Sunday, September 23, 2012

Car Trouble

A funny thing happened on the way to Word on the Street... I didn't make it.

I had packed my books and bumph the night before. The bag was waiting at the top of the stairs. My travel mug was in the car. The car's tank was full.

After several attempts, I picked out the perfect outfit. Since this was a similar outfit to the one I wear at almost every book event I do, one might wonder what took me so long.  I applied my Stephanie Plum ego enhancer (eyeliner and a swipe of mascara) and was ready to go.

The car started, but it wouldn't leave first gear. With a sigh, I killed the engine and slipped it into second before starting it again. On cold damp mornings, my car, like me, doesn't want to get in gear.

I had to kill the engine and restart at the next two lights. For some reason, the transmission shifts just fine when the car isn't running. Usually, by the second light, the car has warmed up enough not to be a problem. This time I had to stop and start over at the third intersection and then when I stopped for coffee (which I badly needed by then). That's when I noticed my right headlight was out.

When I reached Highway 6, I went north instead of south. This led me away from the freeway and on my way to Canadian Tire. An hour and a half later I was ready to give up on Toronto. Now I only had an hour to make an hour and a half drive -- if I was lucky. While I was calling in my regrets, I was told my car was ready.

The broken headlight was fixed and it didn't cost as much as expected.

I waited for the boom to fall.

"We couldn't find anything wrong with my transmission. I'm not saying there's nothing wrong, but it's working now."

I left thinking that I should have toughed it out and kept driving. I could have been shilling books by now. Then I started the car and put it in gear. There was nothing wrong. The clutch point had changed, but I could get used to that. With buoyant spirits and a stick shift that was no long stuck, I headed home.

Naturally, I bemoaned missing Word on the Street. I was looking forward to seeing friends and colleagues I rarely see in person. I hoped to sell a few books, chat up a few prospective readers, maybe network with a reporter.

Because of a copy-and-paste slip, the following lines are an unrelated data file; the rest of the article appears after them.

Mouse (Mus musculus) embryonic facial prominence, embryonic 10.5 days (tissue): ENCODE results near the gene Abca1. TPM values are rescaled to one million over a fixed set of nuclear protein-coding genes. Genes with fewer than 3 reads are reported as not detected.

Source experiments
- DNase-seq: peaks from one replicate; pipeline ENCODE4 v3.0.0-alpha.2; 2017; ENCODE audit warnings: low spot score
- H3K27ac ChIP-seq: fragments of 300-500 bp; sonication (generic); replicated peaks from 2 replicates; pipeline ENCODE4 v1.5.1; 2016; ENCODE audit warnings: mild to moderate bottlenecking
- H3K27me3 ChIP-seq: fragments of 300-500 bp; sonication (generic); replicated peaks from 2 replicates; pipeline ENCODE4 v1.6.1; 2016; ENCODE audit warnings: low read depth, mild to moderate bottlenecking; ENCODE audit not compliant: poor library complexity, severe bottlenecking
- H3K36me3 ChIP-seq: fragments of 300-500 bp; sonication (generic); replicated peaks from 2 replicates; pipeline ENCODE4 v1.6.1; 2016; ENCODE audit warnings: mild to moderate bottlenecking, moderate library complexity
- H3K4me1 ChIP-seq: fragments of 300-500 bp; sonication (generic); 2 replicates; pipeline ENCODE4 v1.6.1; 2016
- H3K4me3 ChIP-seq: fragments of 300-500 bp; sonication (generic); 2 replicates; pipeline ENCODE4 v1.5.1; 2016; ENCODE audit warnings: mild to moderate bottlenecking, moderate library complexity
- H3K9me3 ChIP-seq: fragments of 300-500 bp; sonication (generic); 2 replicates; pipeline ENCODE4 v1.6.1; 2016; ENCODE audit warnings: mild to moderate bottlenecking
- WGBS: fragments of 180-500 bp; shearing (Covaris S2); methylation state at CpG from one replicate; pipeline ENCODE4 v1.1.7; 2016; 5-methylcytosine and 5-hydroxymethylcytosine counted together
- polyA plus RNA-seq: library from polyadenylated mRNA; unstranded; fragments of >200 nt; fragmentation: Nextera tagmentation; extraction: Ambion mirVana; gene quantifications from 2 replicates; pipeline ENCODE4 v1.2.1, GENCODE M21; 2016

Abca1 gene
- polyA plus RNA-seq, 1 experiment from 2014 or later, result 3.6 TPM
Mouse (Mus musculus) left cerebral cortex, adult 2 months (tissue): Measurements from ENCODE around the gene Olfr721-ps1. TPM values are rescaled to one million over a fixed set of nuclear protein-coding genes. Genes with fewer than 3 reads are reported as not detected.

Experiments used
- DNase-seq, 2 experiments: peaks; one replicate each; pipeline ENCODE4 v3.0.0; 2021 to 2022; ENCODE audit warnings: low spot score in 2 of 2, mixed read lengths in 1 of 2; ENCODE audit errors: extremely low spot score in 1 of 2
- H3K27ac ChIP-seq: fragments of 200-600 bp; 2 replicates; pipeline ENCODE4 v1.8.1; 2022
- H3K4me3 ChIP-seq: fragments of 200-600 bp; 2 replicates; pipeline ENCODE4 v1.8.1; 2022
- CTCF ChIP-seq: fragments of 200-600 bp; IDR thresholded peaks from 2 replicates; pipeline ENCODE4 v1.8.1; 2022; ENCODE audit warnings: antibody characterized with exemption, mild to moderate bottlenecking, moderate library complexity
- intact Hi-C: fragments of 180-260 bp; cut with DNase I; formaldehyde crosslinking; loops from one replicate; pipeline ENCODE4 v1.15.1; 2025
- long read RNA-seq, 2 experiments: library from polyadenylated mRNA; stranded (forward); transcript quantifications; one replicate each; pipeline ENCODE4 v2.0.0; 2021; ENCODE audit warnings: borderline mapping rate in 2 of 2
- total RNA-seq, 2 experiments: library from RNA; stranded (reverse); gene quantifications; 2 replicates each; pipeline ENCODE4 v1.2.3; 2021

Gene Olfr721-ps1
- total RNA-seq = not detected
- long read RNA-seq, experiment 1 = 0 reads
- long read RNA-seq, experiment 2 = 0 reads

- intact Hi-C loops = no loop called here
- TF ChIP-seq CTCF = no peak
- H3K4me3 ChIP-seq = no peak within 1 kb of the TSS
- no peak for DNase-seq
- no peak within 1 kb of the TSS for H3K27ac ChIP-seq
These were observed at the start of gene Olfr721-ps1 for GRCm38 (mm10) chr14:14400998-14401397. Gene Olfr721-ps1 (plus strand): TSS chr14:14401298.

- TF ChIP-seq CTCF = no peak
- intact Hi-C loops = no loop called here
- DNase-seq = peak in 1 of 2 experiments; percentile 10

Then it started to rain.

My car was finally fixed. I was dry and relatively warm. It all turned out for the best.

Saturday, September 8, 2012

Deadly Future

It's 2018, just a few years into the future. Somethings are better. Somethings are worse.

Deadly Legacy is a mystery that is one part PI, one part police procedural with a splash of speculative fiction and a dash of noir.

Why is it set in the future? Because I wanted it to be part PI/part police procedural in a way that wouldn't work in the here and now. Besides, I had all this cool background research on the future of community policing and geeky technology stuff that I picked up doing other stuff.

So, I created a near and probably alternate future. Like the old Max Headroom series, Deadly Legacy is set a few steps into a possible future. Shantytowns built from disposable consumer technology surround the city. Everything that you ever saw in a CSI or Bones episode is possible, but criminals aren't intimidated by forensic evidence because they've watched and learned from those shows too. Police hire consulting detectives because most of them are former police that got downsized.

Somethings are better. Prejudice based on race, religion, and sexual orientation isn't the issue it is now. Somewhere between now and then, I've decided that we get a little smarter about that. Or maybe corporations will decide that kind of bigotry is no longer profitable.

Deadly Legacy is FREE on Kindle 
until midnight Sunday, September 9
or maybe 0200 EDT 10.09.2012. Time is such a tricky thing.

Monday, September 3, 2012

Labour Day Tribute to Mothers

I spent the better part of today transferring my desktop computer to my son.

This was partly self-serving. I use my laptop more and he was taking over my office. Now I get my desk back.

Regardless, the task required more than two hours of backing up and stripping files (just in case there was something important or confidential left there) and another two hours of fiddling with the new wireless router. (My desktop wasn't built wireless.)

Now Sam can work at his own desk. Of course, when I say work, I really mean play Minecraft and keep in constant communication with his friends.

My desk is a disaster area.

Then I remembered that it was Labour Day. I won't say it's the last day of my holidays, because I worked most of the summer, but it is the last day before my crossing guard job starts up for another year. I don't mind the work, but I miss the lack of routine that summer brings.

Labour Day made me think of the Labours of Heracles - or Hercules if you prefer - immortalized in legend and crockery. Personally, I think Herk had it easy compared to parents.

Heracles fought the Nemean Lion - once. Parents fight to get their kids out of bed every school day.

The Hydra stuns. The hydro bill petrifies.

The Hind was a challenge - but how many behinds does a mother clean up after?

Is it harder to kill the Boar or get your kids to eat it when it's put on a plate? My fall-back has always been: "Let them eat peanut butter."

Cleaning the Augean Stables can't have been worse that trying to keep the dining room table clear so you can use it for its intended purpose.

Finally, if you want a lot of bull, forget Crete. Listen to your teenager talk herself out of the door.

Labour Day was created to celebrate industrial workers. Let us also celebrate the efforts of parents everywhere and the Labours of Motherhood.